So....we hope you call the gallery or email us to let us know.
The pieces are fantastic! Take a look and read about each piece!
Great details of a hanging heart. If any of you know about Kim's wonderful work, you will know her unique style...a wonderful piece!
This piece is getting lots of action! Of course we know why...it's a wonderful piece!
“The F Word”
My correspondent sent an alphabet list complete with words…25 potential ideas. I say 25 because she didn’t list a word for the letter “F.” I choose to fill in the blank, and since my thinking this year has included “forests” and “fire,” I was on a path.
This is a charming little piece. I'm keeping my eye on this one.
After reading the poem that Jo Warren sent me I knew I had to visually communicate the concept of holding light. After all that is what we Photographers do. Another part of her writing spoke of memory and became an important part of this piece. It was the memory aspect that made me decide to use my son as the human element in the image I created. My hope was not only to show the viewer of the work a captured moment, but to also create a memory that would stick with my son for the rest of his life. The piece is supposed to represent a camera. The lens is actually a part from an old photo enlarger. The image is a combination of five different images.
So much of my life and I would imagine that of Jo's as well, has been spent in special moments with a camera, capturing light. It is a time of focus and purity. This piece is an attempt to share that.
Thank you for your interest in this piece. I’m a working artist of twelve years living now in Salt Lake City. Recently I’ve begun to integrate my life and personal meditation practice as well as my other profession, hypnosis into my artwork. In meditation, there are voices with exciting messages which I forget by lunchtime. In my life, there are signs and symbols for guidance if I choose to open my eyes. In hypnosis, my clients speak profound truths and pain. These things swirl around, dance and land. Combine, recombine. I stare and stare at the patterns, wishing for more direct information. I could unstitch these pieces and look inside…..
The World At Large And The World At Large Within
11" x 11"x 1"
Old fruit box end with pressed painted aluminum, pigment, beeswax
After reading Doug's letter, I begin to think about the way art opens worlds to us, makes us think about our own world differently and allows us to expose our vulnerabilities.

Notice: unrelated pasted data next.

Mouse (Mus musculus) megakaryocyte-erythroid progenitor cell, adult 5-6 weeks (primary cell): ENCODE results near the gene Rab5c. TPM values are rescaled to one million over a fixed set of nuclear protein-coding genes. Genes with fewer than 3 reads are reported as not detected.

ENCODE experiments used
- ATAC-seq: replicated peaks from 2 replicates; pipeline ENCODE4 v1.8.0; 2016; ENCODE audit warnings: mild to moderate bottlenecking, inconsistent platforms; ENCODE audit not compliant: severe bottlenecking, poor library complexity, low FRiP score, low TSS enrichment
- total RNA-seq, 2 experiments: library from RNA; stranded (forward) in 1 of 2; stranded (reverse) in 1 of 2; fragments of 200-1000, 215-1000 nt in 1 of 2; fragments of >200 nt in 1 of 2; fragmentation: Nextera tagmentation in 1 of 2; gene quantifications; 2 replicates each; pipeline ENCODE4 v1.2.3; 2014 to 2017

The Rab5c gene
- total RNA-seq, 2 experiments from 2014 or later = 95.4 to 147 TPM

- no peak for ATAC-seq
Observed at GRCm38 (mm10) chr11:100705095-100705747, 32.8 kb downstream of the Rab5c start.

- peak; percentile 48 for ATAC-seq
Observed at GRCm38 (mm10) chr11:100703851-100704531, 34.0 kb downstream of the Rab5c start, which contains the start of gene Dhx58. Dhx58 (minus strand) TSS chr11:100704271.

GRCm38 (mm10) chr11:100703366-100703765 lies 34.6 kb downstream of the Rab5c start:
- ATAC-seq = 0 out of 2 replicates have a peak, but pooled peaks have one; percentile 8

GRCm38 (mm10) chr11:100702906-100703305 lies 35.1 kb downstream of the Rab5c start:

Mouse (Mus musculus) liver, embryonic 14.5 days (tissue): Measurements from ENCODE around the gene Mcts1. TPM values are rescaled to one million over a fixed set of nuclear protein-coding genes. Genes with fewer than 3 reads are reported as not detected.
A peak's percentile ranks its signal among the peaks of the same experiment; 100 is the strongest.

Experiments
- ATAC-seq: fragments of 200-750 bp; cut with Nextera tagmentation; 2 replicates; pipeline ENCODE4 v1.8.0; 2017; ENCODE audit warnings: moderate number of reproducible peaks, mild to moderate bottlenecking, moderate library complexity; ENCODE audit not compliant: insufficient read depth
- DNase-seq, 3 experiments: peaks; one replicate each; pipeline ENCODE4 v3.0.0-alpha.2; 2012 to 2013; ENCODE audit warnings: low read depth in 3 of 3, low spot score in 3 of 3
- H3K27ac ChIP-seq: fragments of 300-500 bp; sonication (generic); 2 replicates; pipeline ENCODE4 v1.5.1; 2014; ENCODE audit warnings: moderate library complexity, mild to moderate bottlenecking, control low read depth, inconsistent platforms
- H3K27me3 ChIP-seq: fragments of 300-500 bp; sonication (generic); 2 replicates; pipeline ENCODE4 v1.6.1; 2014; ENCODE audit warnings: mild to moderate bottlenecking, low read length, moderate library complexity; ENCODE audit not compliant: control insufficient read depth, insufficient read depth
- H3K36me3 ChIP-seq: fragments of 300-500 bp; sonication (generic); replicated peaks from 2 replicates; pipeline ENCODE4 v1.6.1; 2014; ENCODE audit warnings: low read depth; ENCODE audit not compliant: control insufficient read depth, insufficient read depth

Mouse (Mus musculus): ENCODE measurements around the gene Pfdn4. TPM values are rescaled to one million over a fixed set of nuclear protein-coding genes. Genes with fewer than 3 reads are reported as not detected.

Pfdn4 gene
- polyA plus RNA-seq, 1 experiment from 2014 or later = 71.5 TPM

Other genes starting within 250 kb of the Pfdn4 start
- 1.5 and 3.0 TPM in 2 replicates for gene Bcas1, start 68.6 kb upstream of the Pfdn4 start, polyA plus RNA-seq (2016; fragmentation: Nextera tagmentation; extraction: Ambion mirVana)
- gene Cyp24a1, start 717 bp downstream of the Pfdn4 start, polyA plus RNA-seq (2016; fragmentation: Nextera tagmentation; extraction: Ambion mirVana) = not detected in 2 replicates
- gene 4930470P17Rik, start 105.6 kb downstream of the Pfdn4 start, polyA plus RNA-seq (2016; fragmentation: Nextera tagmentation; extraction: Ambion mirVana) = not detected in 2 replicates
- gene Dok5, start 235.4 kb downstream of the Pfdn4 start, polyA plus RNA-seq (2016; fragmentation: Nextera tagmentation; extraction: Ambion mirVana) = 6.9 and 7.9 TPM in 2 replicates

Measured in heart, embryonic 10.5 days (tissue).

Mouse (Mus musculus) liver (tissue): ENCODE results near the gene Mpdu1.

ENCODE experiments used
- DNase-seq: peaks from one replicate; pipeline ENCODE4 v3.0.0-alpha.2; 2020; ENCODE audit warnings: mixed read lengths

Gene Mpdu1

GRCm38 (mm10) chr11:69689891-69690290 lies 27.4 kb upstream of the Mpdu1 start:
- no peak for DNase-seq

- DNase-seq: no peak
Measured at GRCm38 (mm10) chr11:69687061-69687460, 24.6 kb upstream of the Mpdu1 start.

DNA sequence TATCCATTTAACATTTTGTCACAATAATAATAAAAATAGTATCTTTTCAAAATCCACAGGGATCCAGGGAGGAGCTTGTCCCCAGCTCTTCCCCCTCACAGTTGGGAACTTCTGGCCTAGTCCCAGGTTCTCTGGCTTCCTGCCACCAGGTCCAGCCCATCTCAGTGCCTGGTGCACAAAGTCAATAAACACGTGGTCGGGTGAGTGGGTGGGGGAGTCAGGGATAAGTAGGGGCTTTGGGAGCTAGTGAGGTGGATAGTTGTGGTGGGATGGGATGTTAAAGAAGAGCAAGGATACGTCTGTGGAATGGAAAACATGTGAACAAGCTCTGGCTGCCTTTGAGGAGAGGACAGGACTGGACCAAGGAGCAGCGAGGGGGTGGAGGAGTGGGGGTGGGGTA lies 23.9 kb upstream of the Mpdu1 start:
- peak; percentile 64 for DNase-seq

"This tumble of stuff represents the welter of existence out of which art climbs, the rag and bone shop of this heart." W.B.Yeats (1865 – 1939). We read to know we are not alone. We make art to aide in our human struggle - - to make sense of this existence and to share experiences of our humble attempts at doing so.
As an artist, much of my time is spent observing, creating and reflecting in the solitude of my studio. Annually the 100 artist show creates an opportunity for artist to create and reflect together in collaboration. This year’s show pushed that collaborative element as written communication an interaction between paired artists was used as a source of project development. My partnered artist was Robert Schlegel. We found a common interest (his historical, mine geographical) in the majestic Puget Sound in Washington. Traditionally I favor a very “hot” pallet and rarely include water as a subject matter. However, after Roberts and my correspondence I felt compelled to accept the challenge of a cooler pallet to depict the waters of the Puget Sound from one of my favorite views off Harstine Island.
Joni Ulman Lewis
The piece I received in the mail from Joni Lewis had postage stamps stitched on one side of a thin piece of paper. Around the four stamps was another stitched line, creating a frame. On the back of this sheet of paper, the stitches created two simple rectangles. This was the side from which I ultimately drew inspiration. I loved the simplicity and minimalistic quality. I loved that it was clearly the wrong side, but yet so quiet and beautiful. So I chose it.
For my response piece, Invitation, I wanted to create a simple surface with the same kind of quality. It would have layers. It would have order and atmosphere. It would be minimal in color usage, but include text. To do this, I would need woodworking help. (Thanks, Phil.)